I know it’s deceiving to give human characteristics and emotions to animals, birds and inanimate objects, but there are times it just can’t be helped. The writing tool is called anthropomorphism, and there are lots of examples. Perhaps the most familiar is the Walt Disney movie “Bambi”.
This image of two barn swallows taken at Stagecoach Lake near Hickman, Nebraska, lends itself to an anthropomorphic moment. Are they arguing? Are they laughing at a joke?
They could even be discussing paternity. According to the Cornell Lab of Ornithology, male barn swallows aren’t much different than male bears, lions, monkeys or males of many other species. A barn swallow without a mate may kill the nestlings of a nesting pair. The infanticide often breaks up the nesting couple and gives the killer an opportunity to mate with the female.
That behavior doesn’t match the sweet, loving images we have of animals that are fostered by anthropomorphism. Donald Duck and Br’er Rabbit remain two of my favorite characters from childhood. But most of us realize that animals, birds and inanimate objects are not infused with human traits.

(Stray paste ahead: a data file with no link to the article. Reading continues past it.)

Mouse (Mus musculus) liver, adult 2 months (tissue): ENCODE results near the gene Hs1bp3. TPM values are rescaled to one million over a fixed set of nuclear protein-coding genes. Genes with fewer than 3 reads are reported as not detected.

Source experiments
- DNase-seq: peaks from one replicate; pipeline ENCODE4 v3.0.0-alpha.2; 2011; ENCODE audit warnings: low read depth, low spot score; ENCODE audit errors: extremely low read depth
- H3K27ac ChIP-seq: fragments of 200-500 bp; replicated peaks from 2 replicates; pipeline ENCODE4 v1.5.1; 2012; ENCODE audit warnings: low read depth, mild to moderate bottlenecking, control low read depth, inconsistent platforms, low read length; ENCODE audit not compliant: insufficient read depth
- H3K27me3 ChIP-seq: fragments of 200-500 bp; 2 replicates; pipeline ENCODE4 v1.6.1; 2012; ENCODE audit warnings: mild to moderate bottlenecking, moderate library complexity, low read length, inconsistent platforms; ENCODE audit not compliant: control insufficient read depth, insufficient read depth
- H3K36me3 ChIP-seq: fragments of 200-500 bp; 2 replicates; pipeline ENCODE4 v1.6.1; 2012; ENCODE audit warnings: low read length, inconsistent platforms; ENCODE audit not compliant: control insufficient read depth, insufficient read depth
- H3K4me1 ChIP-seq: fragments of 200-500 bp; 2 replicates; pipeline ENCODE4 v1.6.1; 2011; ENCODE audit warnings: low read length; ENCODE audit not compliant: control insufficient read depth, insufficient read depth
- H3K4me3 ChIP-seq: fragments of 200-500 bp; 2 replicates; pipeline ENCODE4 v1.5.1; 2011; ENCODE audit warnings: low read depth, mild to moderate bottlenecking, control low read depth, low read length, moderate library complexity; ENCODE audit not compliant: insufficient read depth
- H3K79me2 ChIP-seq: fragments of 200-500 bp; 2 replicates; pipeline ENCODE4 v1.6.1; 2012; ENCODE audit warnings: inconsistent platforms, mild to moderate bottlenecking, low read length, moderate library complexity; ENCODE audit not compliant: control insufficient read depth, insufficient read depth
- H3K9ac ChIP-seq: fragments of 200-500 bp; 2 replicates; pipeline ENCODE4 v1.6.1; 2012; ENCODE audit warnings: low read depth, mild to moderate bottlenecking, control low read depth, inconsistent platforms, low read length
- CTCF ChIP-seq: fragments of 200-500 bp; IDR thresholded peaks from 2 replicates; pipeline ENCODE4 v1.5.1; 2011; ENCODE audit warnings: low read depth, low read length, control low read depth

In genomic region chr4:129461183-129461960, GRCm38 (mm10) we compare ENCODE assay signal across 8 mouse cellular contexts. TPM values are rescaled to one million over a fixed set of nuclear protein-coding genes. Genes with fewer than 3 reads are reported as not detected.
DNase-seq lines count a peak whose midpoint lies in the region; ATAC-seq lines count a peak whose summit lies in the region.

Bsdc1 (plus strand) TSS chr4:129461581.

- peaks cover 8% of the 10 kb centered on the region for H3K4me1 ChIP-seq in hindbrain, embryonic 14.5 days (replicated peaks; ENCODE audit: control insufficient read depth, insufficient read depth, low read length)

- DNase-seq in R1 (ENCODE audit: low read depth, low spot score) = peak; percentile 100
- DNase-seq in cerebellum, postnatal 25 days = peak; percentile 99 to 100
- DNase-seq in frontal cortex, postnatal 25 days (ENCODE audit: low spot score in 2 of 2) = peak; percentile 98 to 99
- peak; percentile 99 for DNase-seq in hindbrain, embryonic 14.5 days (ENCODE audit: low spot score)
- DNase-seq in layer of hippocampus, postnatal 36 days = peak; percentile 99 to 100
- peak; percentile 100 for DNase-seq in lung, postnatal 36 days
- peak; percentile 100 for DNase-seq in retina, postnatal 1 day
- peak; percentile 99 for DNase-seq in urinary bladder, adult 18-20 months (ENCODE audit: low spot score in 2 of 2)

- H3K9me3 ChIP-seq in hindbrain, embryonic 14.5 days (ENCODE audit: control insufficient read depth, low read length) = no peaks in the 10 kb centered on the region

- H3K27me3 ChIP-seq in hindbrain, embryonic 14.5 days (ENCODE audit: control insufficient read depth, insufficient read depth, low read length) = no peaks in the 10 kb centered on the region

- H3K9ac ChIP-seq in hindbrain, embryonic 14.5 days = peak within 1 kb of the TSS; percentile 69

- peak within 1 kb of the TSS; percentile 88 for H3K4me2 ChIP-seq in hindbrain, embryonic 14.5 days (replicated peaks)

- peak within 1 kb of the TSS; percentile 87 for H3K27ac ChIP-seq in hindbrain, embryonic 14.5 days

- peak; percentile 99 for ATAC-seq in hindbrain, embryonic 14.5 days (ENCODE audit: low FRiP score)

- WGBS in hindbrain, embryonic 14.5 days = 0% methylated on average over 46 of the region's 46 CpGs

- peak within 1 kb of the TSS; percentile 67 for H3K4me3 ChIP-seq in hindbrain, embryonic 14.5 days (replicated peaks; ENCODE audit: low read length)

The use of anthropomorphism in television commercials is sometimes over the top. I’ve hunted bears. In the woods. I’ve never seen a bear use toilet tissue.
Larry Case, in a 2018 article for the Beckley, West Virginia, Register Herald, stated the “Bambi Syndrome” has been well documented for fueling the anti-hunting movement since the movie’s release in 1942. “Even before the film was released,” Case wrote, “Ray Brown, who was the editor of Outdoor Life magazine, sent a telegram to Disney pointing out how unrealistic the film was and bemoaning the terrible way sportsmen were depicted.
“This is a very complex issue,” Case continued, “and I’m not saying that everyone who saw “Bambi” went on to become anti-hunting, but there is no doubt that incidents which have a profound effect may stay with us for the rest of our lives. When you are 6 years old and witness Bambi’s mother getting killed, you are going to remember it for a while.”
“The base problem here, folks, is that “Bambi” is not real. Many of us want it to be, but it simply is not. Deer and rabbits and skunks don’t talk to each other and if a doe deer is killed, the buck does not help raise a fawn.”
Still, I wonder what those two barn swallows were squawking about.